Minimising the impact of the striking university staff

The impact of the striking university staff grows and the stage looks set for months of disruption, anger and costly polarised positions.

The possible consequences are stark: an alternative valuation of the pension scheme, up to 115,000 students putting in compensation claims to their university for lack of tuition, students being blacklegged for not showing solidarity to lecturers, even claims from students against individual lecturers are possible. Not to mention of course the staff themselves, who typically face losing £10,000 p.a. pension income with younger academics losing almost 50%.

Despite this, we are where we are and both sides appear to be standing firm. Given that the decision was not undertaken lightly and was always likely to be explosive, how could it have been managed differently? Could it have been done in a way that avoids the current fallout? How much has the emotional dimension been addressed in all this?

In any change there is the rational and the emotional.

In this situation the rational, financial case has been well made – the pension scheme had a deficit of £6bn and the employer (Universities UK) has a legal duty to put in place a credible plan to reduce the deficit by this summer. Even after the changes the scheme stacks up well against other pensions, with employer contributions double the private sector average. Everyone concerned has had access to all the key information.

I imagine that for some the rational argument is enough, the change is disappointing but inevitable and they will move on.

But not for all. Some will be stuck way back on the change curve experiencing anger, blame or denial. Without addressing the emotions, the rational doesn’t cut much ice. In fact, if the emotions are not addressed they tend to get stronger.

So, what can leaders and managers of all those affected do to manage this charged situation effectively?

“Instead of resisting any emotion, the best way to dispel it is to enter it fully, embrace it and see through your resistance.” – Deepak Chopra

Strong feelings can be scary – we don’t know where they might lead or what decisions or behaviour they might drive. But avoiding feeling generally creates more and bigger problems. This is where emotional intelligence comes in. Being more aware, confident, smarter and intentional with feelings.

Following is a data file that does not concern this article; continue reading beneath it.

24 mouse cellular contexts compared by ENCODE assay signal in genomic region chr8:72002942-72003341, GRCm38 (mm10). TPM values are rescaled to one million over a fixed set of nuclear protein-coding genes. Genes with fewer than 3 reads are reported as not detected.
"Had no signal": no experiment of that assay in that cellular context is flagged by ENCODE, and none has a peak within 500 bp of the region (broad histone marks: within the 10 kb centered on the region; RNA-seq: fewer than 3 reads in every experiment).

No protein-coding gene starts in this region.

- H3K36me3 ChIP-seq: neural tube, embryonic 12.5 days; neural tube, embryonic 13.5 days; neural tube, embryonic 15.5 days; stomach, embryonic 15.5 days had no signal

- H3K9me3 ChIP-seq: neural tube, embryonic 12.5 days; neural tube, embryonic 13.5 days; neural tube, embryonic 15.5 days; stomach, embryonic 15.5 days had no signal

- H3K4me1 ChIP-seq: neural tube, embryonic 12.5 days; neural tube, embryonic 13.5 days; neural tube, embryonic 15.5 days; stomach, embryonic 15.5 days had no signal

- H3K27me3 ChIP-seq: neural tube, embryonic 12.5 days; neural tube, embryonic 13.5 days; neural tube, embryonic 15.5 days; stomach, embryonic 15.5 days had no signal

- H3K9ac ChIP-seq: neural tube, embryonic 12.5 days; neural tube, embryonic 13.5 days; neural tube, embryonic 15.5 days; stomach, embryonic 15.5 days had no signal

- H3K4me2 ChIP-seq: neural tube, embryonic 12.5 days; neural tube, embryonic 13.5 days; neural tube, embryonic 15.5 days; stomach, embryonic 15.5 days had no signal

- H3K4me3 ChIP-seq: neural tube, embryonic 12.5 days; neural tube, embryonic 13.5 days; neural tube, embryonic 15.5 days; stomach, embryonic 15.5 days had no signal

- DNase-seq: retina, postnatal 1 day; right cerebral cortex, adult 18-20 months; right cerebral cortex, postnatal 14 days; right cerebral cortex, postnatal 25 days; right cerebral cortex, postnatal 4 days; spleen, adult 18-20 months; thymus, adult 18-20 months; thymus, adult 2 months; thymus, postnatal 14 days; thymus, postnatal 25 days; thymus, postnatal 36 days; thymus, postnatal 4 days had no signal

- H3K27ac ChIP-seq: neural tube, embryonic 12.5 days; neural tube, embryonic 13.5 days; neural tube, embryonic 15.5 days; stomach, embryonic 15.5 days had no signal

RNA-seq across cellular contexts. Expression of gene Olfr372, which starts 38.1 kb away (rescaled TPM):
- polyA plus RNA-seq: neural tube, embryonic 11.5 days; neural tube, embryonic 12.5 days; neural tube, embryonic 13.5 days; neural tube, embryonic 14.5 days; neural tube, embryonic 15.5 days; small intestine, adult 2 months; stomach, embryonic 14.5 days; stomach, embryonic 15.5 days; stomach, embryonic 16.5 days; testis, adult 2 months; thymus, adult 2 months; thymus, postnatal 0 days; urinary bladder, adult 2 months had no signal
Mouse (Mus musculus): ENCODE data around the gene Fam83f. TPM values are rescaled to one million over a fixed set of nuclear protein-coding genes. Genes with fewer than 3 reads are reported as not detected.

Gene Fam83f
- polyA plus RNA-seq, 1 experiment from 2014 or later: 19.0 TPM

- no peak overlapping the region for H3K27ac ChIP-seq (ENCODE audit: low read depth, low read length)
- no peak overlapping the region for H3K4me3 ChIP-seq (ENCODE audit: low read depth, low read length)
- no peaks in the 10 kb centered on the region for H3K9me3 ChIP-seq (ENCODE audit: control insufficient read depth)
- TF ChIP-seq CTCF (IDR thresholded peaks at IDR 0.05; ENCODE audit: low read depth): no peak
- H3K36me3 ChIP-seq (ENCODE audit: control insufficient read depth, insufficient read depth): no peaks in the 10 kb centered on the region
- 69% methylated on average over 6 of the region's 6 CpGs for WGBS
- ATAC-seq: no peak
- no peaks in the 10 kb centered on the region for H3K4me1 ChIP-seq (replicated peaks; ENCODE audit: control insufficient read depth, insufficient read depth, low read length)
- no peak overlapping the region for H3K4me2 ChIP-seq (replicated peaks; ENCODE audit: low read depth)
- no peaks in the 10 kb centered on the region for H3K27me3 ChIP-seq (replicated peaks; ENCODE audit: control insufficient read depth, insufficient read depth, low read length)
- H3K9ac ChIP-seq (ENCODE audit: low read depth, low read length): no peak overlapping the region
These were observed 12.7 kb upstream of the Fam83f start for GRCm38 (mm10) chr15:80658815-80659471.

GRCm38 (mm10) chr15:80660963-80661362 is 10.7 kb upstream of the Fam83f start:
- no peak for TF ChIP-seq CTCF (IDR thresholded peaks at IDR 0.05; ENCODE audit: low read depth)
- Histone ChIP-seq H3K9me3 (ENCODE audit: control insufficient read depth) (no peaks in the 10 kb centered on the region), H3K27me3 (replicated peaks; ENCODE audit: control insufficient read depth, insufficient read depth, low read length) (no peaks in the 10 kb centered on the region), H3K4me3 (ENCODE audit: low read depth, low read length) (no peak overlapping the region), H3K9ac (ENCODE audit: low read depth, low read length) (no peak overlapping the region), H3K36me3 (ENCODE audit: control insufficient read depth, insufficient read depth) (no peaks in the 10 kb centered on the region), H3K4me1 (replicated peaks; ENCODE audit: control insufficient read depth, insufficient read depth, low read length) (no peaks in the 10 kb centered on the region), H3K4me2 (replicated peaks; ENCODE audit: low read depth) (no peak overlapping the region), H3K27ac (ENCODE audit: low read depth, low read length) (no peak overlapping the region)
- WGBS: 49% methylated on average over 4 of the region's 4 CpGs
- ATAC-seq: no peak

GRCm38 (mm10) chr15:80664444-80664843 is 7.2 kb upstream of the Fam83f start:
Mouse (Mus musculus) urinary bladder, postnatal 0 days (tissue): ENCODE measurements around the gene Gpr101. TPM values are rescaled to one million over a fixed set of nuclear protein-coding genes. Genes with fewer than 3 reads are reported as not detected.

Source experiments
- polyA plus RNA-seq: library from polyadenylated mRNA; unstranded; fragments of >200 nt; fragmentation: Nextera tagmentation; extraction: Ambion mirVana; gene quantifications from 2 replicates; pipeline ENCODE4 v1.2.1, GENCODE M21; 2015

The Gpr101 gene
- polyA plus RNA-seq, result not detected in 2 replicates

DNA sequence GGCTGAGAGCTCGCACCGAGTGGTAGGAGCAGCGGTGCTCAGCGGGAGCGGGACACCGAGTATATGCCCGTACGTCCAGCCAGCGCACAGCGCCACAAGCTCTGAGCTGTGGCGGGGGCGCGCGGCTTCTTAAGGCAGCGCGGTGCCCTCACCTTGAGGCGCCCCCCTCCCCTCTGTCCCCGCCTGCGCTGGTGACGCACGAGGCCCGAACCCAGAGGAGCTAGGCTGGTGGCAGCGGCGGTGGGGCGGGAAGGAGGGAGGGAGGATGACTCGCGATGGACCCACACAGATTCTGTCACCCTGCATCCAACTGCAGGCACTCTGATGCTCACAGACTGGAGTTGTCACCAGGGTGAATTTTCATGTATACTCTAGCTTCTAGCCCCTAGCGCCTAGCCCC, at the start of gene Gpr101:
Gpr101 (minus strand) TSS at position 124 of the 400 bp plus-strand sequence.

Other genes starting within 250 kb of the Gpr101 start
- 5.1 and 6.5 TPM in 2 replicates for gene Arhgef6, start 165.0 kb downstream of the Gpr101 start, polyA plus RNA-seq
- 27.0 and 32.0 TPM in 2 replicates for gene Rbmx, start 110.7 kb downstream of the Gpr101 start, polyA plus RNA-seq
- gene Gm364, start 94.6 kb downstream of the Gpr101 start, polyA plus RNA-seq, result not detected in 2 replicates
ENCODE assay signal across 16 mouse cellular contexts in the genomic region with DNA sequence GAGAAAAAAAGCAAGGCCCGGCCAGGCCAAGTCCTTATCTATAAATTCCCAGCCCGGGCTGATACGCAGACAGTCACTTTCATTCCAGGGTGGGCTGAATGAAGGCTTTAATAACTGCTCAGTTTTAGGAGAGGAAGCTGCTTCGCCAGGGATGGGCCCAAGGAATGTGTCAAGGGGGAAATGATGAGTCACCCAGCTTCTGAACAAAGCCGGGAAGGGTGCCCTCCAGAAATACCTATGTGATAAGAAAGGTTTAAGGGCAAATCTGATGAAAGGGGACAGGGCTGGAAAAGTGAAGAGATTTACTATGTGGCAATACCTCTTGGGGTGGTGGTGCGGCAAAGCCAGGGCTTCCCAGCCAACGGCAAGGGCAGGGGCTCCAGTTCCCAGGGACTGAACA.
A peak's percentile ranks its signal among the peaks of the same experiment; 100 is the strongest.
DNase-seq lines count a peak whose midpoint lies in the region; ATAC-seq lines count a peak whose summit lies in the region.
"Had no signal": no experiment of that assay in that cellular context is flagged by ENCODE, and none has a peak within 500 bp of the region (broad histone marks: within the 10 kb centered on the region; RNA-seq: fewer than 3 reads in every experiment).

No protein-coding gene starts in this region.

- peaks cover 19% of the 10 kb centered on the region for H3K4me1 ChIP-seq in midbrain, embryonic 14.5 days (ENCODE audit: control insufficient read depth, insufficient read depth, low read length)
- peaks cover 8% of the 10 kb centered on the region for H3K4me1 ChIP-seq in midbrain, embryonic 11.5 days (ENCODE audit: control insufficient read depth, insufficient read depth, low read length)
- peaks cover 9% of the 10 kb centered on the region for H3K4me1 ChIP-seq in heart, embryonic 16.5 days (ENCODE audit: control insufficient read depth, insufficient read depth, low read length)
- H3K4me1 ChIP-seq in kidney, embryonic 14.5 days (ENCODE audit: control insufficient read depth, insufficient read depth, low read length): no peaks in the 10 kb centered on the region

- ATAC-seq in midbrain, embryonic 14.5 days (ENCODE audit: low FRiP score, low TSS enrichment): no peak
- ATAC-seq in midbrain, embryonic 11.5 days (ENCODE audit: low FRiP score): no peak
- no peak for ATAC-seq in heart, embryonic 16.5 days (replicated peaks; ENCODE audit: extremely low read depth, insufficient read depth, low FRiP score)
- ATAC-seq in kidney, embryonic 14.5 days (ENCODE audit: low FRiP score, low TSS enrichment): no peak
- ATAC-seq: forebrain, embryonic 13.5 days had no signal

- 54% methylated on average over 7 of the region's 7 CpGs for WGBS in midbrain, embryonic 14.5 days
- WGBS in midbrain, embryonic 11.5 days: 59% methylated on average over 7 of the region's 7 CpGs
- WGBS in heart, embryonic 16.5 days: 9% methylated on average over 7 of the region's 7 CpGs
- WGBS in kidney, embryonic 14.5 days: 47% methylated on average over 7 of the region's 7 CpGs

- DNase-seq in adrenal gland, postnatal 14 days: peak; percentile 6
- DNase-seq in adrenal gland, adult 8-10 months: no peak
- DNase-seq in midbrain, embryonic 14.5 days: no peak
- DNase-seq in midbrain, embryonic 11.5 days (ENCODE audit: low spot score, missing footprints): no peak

At Pecan we use an approach called People Engaged Change which takes into account the rational and emotional dimensions and addresses both to successfully implement change.

Below is one of the tools that clients find extremely useful in enabling leaders to manage themselves and lead others through change. As with all good tools, it is simple to understand and only becomes powerful when applied correctly.

Use the tool to open up discussion and create common language, as a map to explore the emotional landscape and then identify what will make most difference in navigating the change curve as quickly as possible. 

Going back to the striking lecturers, I would hazard a guess that they may not have had an opportunity to share how they feel about the change (bottom left quadrant) and once they have got some of it off their chest, they will be able to start to engage with the future (bottom right).  The first and most cathartic thing might be for them to have a damn good listening to. 

This takes appetite, time and care.  It may be challenging and may not be a simple and quick process.  However, time and attention invested will be much appreciated and will help everyone adapt and start to move on.  It also starts to increase the level of EQ and build resilience for ongoing change.   Welcome to the world of emotional intelligence!     

I’d welcome any feedback on this approach so please share your experience of navigating change or getting more EQ into your organisation.  Let us know if you would like any further information info@pecanpartnership.co.uk.

 

Image: Morgan Basham, unsplash.com

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